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Rowan County’s occupancy tax changed to flat, 6 percent rate

By Josh Bergeron


SALISBURY — Less than a week after receiving authority from the state legislature, the Rowan County commissioners on Wednesday gave final approval to a merger between the county’s two tourism authorities and a uniform 6 percent occupancy tax.

Currently, hotels, motels and other lodging businesses in Salisbury pay a 6 percent occupancy tax. Outside the city limits, a 3 percent occupancy tax applies.

Starting Sept. 1, all hotels, motels and lodging businesses will be subject to a 6 percent countywide tax. The city’s occupancy tax authority will be repealed at 11:59 p.m. Aug. 31 as a result of commissioners’ vote on Wednesday.

Commissioners were given the authority to make the taxing and tourism changes as a result of legislation handled by state Rep. Carl Ford, R-76.

Ford’s proposal, contained in Senate Bill 552, passed the N.C. General Assembly and became law at 1 a.m.Friday. His proposal was the result of a request by the Salisbury-Rowan Convention and Visitors Bureau in March. That meeting included discussion about the fact that any new hotel outside Salisbury would have a tax advantage over those in the city limits.

Ford said the tourism changes required more work than he had ever put into a bill before. For months, it stalled in a committee. Then, after the bill passed the N.C. House, state senators took all the occupancy tax bills and put them into a single measure.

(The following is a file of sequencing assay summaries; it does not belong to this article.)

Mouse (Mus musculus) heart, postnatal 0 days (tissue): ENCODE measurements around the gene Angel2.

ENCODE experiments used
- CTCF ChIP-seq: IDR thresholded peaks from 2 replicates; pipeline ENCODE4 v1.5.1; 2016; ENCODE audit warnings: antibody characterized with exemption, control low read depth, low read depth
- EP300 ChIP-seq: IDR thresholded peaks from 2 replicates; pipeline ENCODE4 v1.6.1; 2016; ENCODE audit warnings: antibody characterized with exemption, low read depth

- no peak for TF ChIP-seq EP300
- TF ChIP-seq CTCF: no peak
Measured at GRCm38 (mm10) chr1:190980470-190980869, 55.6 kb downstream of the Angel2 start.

“It just came down to a lot of work behind the scenes,” he said.

On Wednesday, commissioners didn’t spend a lengthy amount of time discussing the matter before unanimously approving the changes. Briefly, commissioners Vice Chairman Jim Greene questioned why no residency requirement would exist for members of the CVB’s new board.

Greene asked whether bureau CEO James Meacham thinks the new board should contain a such a requirement.

“Just looking at it, we would hate to have the taxing authority that would be made up of a majority of folks outside of Rowan County. That would just seem to be a concern to me,” Greene said.

Meacham said the CVB can implement its own bylaws on residency requirements.

Five members of the new, consolidated tourism board will be selected by county commissioners and five will be appointed by the Salisbury City Council. One person will be selected by the Rowan County Chamber of Commerce.

On Wednesday, Meacham asked commissioners to reappoint five existing CVB board members. Four of the five are Rowan County residents. They include Steve Hall of Hampton Inn, Amy Baudoin of Morgan Ridge, County Commissioner Craig Pierce, Kelly Alexander of the N.C. Transportation Museum, and Darrell Blackwelder, former Rowan County extension director.

County Commissioners Chairman Greg Edds said the tourism-related changes should not affect the city of Salisbury’s input on the CVB board.

Commissioners unanimously approved Meacham’s request.

At a later date, members of the CVB board will have their terms staggered, he said.

Meacham said he also will communicate with owners of local lodging businesses to notify them of the occupancy tax changes.

In addition to the tax and tourism board changes, Ford’s measure sets spending rules for the occupancy tax revenue. At least two-thirds of it must be used to promote travel and tourism. The remainder must be used for tourism-related expenditures, according to the bill.

Contact reporter Josh Bergeron at 704-797-4246.



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